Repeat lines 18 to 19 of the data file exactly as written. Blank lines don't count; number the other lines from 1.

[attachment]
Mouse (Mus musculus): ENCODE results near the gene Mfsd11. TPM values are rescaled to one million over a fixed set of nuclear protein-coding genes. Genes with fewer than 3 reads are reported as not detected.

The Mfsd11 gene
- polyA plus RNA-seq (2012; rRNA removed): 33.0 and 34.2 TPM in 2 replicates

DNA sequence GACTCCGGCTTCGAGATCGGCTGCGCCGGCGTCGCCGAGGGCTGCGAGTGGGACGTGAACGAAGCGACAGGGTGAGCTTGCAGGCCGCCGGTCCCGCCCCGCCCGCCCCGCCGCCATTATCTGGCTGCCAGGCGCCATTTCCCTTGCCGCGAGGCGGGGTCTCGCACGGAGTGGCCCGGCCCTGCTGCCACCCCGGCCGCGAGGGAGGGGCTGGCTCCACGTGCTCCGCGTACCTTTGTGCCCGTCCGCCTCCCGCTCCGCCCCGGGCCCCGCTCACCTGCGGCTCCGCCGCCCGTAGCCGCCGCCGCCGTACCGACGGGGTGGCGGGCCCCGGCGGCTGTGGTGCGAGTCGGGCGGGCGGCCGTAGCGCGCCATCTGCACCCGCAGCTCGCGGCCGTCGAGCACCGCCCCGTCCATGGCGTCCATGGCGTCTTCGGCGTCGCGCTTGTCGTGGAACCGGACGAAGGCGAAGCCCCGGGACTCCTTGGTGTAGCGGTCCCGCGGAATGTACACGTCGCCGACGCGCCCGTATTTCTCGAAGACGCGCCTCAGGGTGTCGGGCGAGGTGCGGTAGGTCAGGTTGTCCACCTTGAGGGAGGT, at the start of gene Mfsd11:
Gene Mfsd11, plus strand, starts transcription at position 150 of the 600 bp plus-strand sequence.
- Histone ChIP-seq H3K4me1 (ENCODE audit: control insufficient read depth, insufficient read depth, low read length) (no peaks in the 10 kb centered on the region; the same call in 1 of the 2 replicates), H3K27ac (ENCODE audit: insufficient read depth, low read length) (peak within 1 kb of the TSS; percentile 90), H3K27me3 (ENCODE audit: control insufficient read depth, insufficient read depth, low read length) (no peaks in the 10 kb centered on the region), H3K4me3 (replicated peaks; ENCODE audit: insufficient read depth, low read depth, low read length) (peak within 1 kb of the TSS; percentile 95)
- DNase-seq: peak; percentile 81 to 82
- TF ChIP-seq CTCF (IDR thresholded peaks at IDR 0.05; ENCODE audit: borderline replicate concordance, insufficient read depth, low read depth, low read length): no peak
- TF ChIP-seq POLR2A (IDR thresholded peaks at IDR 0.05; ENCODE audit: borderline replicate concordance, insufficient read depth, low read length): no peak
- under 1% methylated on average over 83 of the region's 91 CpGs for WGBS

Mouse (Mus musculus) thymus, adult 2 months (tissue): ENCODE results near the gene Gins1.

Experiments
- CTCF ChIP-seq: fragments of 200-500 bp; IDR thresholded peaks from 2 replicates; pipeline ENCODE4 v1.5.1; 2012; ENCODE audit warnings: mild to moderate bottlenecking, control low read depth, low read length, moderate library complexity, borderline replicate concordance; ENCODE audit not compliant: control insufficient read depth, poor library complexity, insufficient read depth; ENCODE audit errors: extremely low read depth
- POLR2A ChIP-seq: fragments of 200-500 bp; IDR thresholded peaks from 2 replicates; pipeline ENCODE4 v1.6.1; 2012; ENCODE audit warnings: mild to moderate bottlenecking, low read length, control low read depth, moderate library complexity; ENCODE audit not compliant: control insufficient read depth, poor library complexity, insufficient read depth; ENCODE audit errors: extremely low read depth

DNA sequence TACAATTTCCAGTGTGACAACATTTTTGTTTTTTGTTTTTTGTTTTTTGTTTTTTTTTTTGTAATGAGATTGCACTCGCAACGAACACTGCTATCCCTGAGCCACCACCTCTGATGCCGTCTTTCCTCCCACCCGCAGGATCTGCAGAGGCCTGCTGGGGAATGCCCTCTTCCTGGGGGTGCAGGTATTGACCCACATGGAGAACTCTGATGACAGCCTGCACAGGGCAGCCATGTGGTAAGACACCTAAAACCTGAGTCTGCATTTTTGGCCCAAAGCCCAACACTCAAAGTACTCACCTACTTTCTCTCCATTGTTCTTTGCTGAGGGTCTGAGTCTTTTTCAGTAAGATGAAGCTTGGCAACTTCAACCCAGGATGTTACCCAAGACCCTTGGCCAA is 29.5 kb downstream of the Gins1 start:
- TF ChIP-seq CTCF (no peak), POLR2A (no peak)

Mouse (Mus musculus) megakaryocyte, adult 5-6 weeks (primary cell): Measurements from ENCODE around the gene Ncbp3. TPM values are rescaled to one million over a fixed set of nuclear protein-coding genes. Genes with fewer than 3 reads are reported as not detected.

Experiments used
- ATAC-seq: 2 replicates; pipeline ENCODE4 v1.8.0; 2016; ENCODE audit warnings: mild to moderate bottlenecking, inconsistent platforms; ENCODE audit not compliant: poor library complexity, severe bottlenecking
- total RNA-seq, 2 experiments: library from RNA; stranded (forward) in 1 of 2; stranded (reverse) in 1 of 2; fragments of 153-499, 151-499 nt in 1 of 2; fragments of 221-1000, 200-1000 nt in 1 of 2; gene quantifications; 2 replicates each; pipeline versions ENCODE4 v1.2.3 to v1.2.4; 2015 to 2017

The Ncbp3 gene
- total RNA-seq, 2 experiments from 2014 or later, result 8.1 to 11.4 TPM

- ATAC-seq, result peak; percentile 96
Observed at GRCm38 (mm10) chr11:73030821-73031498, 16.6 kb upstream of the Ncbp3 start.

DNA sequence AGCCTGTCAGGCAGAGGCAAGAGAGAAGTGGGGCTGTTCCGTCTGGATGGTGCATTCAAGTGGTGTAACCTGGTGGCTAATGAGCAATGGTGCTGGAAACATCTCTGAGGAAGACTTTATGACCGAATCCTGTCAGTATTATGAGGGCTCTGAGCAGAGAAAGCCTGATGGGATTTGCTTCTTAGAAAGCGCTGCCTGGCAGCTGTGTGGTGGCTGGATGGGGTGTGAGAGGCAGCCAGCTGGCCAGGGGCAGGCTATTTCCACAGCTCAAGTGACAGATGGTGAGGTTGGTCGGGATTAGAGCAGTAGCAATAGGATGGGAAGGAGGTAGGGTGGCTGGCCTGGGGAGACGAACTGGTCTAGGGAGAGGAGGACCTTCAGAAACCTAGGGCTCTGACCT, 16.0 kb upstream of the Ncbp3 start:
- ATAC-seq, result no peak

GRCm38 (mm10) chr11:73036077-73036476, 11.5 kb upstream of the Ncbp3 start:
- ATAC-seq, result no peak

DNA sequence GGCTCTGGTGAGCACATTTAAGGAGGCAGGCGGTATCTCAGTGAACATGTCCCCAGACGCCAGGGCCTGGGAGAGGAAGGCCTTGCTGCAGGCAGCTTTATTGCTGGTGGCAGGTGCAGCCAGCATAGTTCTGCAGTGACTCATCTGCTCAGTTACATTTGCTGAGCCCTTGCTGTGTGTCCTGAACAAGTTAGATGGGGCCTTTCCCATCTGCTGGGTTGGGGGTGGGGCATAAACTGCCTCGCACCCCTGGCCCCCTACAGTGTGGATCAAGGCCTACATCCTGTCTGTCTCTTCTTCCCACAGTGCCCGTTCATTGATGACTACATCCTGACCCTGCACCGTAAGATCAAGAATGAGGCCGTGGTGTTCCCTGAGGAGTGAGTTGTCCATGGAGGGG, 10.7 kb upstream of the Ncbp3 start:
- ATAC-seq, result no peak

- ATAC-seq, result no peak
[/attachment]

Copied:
Experiments used
- ATAC-seq: 2 replicates; pipeline ENCODE4 v1.8.0; 2016; ENCODE audit warnings: mild to moderate bottlenecking, inconsistent platforms; ENCODE audit not compliant: poor library complexity, severe bottlenecking